|Noblesse oblige: Councilman Sam Fruscione graciously accepted the
apology of Roger Spurback for his posting of an anti-Italian comment on
The Niagara Falls City Council seemed to be a more reflective body as it sat in consideration of financial matters on Monday afternoon. The session was different from previous times as their meeting time was advanced to eliminate the dinner break. This time (and going forward for the foreseeable future), they met at 4 PM for their work session, took a 15 minutes recess, and then convened their regular meeting.
Speakers included Community Development Commissioner Seth Piccirillo, who presented his demolition plan, and Police Chief Bryan DalPorto, who, along with Fire Chief Thomas Colangelo, publicly commended citizen Antoine Moore for his acts of heroism in rescuing a one year old child last week.
Also of note was speaker Roger Spurback, leader of the Niagara Falls block clubs, who apologized to Council member Sam Fruscione for bigoted statements he posted on his Facebook page. Spurback stated that he was “a big enough person to right a wrong” and extended his sincere apology to Fruscione. He felt he made his original remark in haste, but not hatred, as he castigated the councilmember for not supporting community organizations.
Mayor Paul Dyster sought to amend the agenda to authorize emergency repairs to City Hall’s basement transformer, which overheated over the weekend. Councilman Robert Anderson noted that but for the Council’s cost saving measures, there would not be funding available to take care of this unexpected expenditure.
Items of contention on the council agenda included the council’s action to formally decline the challenge grant from the John R. Oishei Foundation of $15,000 to benefit the Niagara Arts and Cultural Center (NACC). The council majority of Robert Anderson, Sam Fruscione and Council President Glenn Choolokian voted to turn down the funds. Afterwards, Mayor Dyster explained that the vote was necessary to pave the way for the NACC to approach the Foundation for funding independently of the city.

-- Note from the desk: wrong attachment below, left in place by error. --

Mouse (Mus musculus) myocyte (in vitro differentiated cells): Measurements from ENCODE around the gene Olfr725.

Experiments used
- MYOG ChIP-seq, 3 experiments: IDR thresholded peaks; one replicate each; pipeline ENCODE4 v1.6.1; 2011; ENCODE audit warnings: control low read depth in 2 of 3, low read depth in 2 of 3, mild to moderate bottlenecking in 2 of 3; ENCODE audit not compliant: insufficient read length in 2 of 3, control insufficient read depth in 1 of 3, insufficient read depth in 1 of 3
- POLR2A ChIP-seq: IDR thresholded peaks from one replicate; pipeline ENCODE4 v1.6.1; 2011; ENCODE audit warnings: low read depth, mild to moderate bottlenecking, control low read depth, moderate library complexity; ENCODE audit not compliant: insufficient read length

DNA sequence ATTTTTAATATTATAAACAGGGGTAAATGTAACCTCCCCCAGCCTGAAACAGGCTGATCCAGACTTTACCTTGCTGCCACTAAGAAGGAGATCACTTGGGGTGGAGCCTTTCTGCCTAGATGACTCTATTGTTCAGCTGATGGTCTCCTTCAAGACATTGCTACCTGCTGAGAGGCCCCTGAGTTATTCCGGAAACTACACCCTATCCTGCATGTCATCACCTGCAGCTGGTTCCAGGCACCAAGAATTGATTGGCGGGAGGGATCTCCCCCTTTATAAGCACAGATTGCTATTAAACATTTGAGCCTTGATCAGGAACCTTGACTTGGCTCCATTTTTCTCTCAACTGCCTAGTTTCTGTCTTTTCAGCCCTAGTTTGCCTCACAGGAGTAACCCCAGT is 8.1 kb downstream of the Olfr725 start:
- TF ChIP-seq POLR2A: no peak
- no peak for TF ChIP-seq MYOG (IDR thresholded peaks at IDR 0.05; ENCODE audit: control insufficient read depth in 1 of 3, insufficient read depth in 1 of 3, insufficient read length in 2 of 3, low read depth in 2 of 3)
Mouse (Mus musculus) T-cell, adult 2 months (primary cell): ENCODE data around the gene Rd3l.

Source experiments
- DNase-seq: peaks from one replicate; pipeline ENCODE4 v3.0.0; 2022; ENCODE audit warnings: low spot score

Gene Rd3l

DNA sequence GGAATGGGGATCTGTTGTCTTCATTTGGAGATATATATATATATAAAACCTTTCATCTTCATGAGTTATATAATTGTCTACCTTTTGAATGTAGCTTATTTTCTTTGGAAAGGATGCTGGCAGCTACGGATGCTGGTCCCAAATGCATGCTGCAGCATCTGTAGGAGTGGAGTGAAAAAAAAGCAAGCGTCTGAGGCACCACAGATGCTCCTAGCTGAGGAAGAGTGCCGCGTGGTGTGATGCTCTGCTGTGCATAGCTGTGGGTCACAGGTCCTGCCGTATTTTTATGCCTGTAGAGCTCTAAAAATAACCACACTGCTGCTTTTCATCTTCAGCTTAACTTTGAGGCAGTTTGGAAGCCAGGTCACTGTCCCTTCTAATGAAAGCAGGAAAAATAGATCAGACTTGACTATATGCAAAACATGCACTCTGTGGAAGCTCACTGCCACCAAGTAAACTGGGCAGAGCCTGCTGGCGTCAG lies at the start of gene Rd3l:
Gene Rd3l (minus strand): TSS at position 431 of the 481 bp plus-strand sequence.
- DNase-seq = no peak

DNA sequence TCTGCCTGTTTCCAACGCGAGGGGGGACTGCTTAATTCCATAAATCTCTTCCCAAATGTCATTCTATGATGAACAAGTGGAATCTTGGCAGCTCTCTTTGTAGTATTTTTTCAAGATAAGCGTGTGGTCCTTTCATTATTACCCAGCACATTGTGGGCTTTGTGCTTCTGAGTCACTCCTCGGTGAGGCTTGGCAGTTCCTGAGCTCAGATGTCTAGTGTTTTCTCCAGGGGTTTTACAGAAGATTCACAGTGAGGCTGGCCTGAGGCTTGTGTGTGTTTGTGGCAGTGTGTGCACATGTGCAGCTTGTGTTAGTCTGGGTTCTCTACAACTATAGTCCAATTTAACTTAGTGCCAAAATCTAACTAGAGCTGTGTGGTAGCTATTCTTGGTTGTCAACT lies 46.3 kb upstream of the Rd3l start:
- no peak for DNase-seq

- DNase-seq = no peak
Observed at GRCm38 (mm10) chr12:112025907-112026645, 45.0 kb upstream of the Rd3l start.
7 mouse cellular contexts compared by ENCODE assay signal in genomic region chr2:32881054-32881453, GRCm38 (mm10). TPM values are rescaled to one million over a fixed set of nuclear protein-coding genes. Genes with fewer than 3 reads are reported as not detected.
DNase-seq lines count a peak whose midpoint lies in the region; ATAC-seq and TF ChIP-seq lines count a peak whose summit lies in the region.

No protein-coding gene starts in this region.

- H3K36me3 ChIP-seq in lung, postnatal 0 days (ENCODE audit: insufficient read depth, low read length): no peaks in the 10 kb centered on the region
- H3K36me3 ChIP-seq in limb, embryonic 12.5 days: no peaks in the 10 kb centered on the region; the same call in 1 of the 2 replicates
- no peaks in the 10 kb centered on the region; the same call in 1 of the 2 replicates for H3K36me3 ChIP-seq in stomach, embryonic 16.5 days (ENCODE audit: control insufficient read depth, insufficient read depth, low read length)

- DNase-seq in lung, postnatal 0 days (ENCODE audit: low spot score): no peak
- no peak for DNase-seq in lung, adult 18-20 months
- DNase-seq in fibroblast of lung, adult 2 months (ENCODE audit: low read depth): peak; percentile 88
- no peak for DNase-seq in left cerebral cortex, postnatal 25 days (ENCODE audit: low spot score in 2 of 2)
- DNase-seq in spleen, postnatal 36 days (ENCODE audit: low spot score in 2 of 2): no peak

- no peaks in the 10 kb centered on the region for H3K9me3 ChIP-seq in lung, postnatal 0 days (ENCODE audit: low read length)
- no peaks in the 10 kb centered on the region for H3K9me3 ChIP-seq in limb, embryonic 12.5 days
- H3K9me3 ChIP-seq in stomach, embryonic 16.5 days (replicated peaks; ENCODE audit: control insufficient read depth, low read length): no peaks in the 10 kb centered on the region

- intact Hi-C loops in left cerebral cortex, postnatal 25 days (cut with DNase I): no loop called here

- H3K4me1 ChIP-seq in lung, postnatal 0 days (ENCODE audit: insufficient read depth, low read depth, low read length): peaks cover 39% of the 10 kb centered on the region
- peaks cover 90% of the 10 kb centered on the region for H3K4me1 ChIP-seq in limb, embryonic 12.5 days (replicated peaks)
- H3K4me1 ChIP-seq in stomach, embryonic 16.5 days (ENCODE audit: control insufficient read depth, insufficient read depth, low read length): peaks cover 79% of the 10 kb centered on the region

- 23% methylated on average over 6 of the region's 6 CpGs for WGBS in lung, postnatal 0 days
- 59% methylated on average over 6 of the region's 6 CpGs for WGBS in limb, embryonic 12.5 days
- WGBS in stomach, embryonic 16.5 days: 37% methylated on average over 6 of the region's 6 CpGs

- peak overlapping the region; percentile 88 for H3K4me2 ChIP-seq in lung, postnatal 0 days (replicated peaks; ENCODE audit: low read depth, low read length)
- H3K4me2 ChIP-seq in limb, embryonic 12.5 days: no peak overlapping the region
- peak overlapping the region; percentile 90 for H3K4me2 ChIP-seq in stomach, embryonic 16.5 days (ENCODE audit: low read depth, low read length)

The council also passed a resolution to freeze spending on non-essential services for the remainder of the year. Citing the lack of a financial plan, Choolokian spoke to the necessity of the action. “It seemed like they really didn’t have a plan going into this year. So the only thing I’m stressing is we’ve got to be conservative, we’ve got to start cutting because we don’t know what’s going to happen with the casino money. Hopefully, we’ll work together and sort out a plan for the next year without raising taxes, without cutting services or laying off people.”
The freeze passed with the support of the majority, while Kristen Grandinetti and Charles Walker opposed the freeze. Walker raised concerns over items previously approved in the budget and the process stated in the resolution requiring spending requests to go to the council president as opposed to the full council.
With the freeze in place, there will not likely be any more public spending for concert series or unnecessary consultants. This action also put an end to the decades-long tradition of meeting day dinners at the Como, paid for by the taxpayers, as well as the Mayor's frequent trips and taxpayer funded dinners.